|Samuel L Jackson, Jennifer Jason Leigh & Kurt Russell in The Hateful Eight|
With both schools and places of work closed during long stretches of December and January, it's the ideal time for families, kids (college and otherwise), visiting relatives and roving singles like myself to take time out to catch up on films either at the theater, or at home.
For Hollywood studios looking to premiere popular franchise films that appeal to all age groups, or the kinds of prestige, art-house, or highbrow fare looking to contend for an Oscar - a December release date is highly coveted.
My feelings on the biggest release of the year (Star Wars: The Force Awakens) were made quite clear in my previous blog post Thursday night, and aside from some very minor story structure issues which only die-hard Star Wars and Sci-Fi fans will obsess over, I think everyone is going to dig the movie; no spoilers here, but I strongly advise you to see the film before said spoilers start to leak out.
But I'm also looking forward to seeing Quentin Tarantino's The Hateful Eight which will get a limited theatrical release on Christmas eve before going wide on December 25th.
Personally, I've been a Tarantino fan since Resevoir Dogs and I admire him for using the power of his professional status as a director to speak up publicly on the issue of the excessive use of police force against people of color in this country.
|Quentin Tarantino marches against police brutality|
In light of this, it's even more appropriate that the film's subject matter explores the complexities of race in this nation in a way that only Tarantino can.
As far as new releases, I'm also looking forward to seeing another big Oscar contender set in the past, The Revenant directed by Alejandro Gonzales Inarittu which stars Leo Dicaprio and Tom Hardy.
But December is also time for catching up on classic films too.
To me, a classic film does not have to be centered on Christmas or any other holiday to be a great holiday film; The Sound of Music, Fiddler On the Roof, Lilies of the Field, The Philadelphia Story, or A Tree Grows in Brooklyn are just a few examples of my favorites that make great holiday films.
In my view, a "holiday" film is any film with a meaningful story and good characters that that the whole family can get together and watch without worrying about a plot that depends on excessive on-screen vulgarity, nudity, sex or violence.
|Villagers watch a coal mine accident in How Green Was My Valley|
The story revolves around the fictional Morgan family, whose lives at the turn of the century are centered on the coal mine in their village in Wales (North England) where the father Gwilym Morgan works with five of his sons.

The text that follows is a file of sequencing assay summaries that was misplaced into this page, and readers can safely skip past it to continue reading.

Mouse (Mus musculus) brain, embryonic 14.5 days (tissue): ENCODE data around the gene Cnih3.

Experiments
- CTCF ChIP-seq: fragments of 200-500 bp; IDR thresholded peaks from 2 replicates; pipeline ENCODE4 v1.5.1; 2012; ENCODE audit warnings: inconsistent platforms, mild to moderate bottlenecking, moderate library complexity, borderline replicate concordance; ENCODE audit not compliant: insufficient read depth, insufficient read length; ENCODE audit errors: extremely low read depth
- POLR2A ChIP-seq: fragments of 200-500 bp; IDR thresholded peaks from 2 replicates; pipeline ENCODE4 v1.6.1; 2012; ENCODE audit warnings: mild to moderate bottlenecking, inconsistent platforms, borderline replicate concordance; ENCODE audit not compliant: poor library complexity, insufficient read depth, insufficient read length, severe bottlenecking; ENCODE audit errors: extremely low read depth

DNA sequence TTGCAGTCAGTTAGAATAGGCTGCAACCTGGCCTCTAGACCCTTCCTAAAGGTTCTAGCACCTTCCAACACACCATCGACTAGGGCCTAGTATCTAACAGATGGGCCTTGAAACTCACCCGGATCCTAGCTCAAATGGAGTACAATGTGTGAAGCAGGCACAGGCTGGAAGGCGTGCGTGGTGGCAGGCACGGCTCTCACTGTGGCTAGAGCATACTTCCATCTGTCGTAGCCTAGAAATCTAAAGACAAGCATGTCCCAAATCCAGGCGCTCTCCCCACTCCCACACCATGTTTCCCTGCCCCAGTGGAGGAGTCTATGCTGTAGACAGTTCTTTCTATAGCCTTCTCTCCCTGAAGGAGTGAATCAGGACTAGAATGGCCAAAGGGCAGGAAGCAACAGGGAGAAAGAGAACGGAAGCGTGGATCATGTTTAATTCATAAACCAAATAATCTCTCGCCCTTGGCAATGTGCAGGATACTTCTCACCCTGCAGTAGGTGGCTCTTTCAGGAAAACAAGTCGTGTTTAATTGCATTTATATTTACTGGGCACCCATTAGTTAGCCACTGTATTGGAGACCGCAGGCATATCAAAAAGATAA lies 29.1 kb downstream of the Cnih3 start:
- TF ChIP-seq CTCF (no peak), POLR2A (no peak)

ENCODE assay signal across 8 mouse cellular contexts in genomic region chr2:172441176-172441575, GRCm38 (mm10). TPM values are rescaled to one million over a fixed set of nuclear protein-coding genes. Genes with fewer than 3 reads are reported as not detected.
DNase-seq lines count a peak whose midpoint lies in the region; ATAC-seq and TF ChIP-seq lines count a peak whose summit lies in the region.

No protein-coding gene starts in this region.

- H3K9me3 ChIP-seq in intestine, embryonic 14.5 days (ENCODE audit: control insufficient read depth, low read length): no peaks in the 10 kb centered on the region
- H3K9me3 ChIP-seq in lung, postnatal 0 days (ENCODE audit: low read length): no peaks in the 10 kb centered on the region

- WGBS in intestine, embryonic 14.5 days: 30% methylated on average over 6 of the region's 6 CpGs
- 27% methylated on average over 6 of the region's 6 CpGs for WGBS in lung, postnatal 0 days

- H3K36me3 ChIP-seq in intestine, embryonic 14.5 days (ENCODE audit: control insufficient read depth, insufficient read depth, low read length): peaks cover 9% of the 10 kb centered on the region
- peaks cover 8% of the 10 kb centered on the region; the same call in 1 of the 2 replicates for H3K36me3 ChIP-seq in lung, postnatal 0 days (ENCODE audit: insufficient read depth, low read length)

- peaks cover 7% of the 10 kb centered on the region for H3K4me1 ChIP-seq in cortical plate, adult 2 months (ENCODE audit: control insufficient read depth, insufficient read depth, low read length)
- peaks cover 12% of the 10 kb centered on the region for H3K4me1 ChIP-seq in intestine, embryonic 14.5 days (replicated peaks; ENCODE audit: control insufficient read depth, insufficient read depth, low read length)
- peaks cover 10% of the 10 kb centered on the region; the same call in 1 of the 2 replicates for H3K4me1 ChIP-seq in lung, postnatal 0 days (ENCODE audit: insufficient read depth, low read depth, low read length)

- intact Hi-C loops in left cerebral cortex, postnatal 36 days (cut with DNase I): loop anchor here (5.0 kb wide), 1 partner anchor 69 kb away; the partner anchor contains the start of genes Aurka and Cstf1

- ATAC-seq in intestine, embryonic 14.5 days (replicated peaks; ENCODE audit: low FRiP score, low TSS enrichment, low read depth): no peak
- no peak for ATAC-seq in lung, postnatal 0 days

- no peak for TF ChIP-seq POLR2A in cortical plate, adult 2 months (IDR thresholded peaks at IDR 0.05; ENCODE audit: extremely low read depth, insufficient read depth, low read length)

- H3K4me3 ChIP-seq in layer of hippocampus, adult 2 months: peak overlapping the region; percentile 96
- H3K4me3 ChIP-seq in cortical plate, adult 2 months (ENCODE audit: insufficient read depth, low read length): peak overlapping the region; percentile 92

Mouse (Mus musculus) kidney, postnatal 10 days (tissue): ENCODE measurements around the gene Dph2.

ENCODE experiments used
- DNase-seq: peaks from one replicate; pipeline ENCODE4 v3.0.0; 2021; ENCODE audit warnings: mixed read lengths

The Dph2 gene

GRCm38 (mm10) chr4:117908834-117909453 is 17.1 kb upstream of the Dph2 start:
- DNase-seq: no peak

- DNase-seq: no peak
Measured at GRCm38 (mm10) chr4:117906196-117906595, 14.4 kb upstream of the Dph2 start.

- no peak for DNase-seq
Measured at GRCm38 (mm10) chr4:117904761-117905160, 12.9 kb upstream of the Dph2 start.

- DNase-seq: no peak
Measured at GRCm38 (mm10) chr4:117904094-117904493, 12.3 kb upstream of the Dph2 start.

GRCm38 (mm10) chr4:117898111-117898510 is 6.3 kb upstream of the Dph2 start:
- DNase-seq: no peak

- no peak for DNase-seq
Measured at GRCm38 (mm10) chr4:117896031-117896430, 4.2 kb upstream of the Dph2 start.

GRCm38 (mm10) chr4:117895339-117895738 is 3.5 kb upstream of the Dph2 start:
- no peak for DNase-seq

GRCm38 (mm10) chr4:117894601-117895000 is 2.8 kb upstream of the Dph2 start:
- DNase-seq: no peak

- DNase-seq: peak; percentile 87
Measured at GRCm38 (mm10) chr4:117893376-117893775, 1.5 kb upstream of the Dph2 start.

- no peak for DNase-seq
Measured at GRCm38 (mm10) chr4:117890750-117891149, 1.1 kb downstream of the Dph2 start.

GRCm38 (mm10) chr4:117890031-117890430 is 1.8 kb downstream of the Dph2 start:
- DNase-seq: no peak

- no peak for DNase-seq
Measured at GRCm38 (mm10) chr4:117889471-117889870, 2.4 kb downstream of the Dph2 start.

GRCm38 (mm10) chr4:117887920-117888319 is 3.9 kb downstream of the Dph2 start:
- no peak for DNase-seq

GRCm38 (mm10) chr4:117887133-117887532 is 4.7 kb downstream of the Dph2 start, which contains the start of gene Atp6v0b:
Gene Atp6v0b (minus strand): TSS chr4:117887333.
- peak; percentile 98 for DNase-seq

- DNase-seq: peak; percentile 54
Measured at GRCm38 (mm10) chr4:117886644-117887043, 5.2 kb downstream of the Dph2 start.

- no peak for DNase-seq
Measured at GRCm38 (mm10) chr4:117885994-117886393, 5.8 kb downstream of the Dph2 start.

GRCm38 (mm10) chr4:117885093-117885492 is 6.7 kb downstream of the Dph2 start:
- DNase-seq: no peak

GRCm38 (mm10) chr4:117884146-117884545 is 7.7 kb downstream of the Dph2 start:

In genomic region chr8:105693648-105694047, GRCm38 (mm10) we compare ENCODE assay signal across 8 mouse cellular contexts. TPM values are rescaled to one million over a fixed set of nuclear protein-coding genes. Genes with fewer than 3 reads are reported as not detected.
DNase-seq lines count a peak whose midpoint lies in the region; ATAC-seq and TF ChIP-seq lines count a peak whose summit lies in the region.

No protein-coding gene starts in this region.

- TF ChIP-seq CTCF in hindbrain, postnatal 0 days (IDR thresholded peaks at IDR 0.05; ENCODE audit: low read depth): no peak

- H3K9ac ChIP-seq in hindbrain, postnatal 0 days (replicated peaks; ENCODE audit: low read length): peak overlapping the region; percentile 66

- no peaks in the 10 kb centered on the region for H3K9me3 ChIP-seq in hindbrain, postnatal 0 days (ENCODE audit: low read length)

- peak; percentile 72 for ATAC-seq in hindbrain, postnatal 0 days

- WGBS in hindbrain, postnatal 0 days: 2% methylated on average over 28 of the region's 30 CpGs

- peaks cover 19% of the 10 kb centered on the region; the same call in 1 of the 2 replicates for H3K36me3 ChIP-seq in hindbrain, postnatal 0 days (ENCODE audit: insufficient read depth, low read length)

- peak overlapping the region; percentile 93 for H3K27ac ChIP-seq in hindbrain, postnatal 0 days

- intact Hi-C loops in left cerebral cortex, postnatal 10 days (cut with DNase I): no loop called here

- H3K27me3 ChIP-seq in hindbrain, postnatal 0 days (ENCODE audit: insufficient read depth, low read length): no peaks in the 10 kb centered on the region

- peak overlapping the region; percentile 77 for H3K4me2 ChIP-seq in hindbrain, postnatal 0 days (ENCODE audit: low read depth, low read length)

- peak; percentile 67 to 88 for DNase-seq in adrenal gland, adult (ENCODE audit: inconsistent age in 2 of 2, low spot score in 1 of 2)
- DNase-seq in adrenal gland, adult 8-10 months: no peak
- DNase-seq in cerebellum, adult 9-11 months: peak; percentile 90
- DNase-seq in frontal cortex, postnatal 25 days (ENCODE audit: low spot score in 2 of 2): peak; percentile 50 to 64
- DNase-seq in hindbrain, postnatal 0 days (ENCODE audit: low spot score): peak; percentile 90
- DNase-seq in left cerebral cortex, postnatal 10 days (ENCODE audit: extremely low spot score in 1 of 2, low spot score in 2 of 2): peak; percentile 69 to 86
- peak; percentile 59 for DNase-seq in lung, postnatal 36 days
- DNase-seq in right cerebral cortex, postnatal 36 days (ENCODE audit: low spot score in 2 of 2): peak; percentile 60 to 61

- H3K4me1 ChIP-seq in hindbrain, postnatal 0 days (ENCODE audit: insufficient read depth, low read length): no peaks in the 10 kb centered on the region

The film centers on the youngest son Huw, played brilliantly by a young Roddy McDowell, and chronicles the gradual decline of idyllic village life as strikes, layoffs and union conflict begins to divide the members of the close-knit community.
It's a film that evokes a nostalgic longing for family and simpler times that's not afraid to explore controversial topics like religious hypocrisy, infidelity, labor strife and class conflict even as the plot is punctuated by wonderful traditional Welsh choral music sung with a haunting beauty.
The film won an Oscar for Best Picture in 1942 over contender Citizen Kane - a decision which still divides and angers some film critics and fans to this day.
I was reminded of How Green Was My Valley on Friday morning as I was making breakfast when I heard an interesting story on BBC radio reporting that the last active deep coal mine in England (the Kellingley Colliery) has ended operations, ending centuries of an industry that changed not only Great Britain but the world as well.
How Green Was My Valley was made in 1940-41 on the cusp of the second world war, but the issues it explores are still relevant today, whether it's the decline of the coal industry, wages or the family.
On the one hand I think the need to transition to renewable energy sources like solar, wind and nuclear is paramount to save our environment.
But at the same time coal was essential to the transition of the global economy into the modern age - it's helped to heat our homes and provide electricity for generations.
But the mining of coal has also represented the exploitation of labor, horrific accidents that claim lives and the poisoning of our environment - even though it's provided jobs for generations of workers around the world.
Coal has been a significant part of human society and evolution and millions of people around the world still depend on it's production.
So the news that the last mine in England will close evokes a feeling of melancholy (and for some in England, anger) even though it's an inevitable part of the future - coal is a finite resource that will be gone one day.
In many ways coal is symbolic of the complexity of human evolution; nothing comes without a price.
In the same way the film How Green Was My Valley looks back with nostalgia on simpler times and compels us to reevaluate the blessings we had in times past, the decline of the coal industry forces humanity to face the reality which climate change data and science have told us for years.
Nothing lasts forever.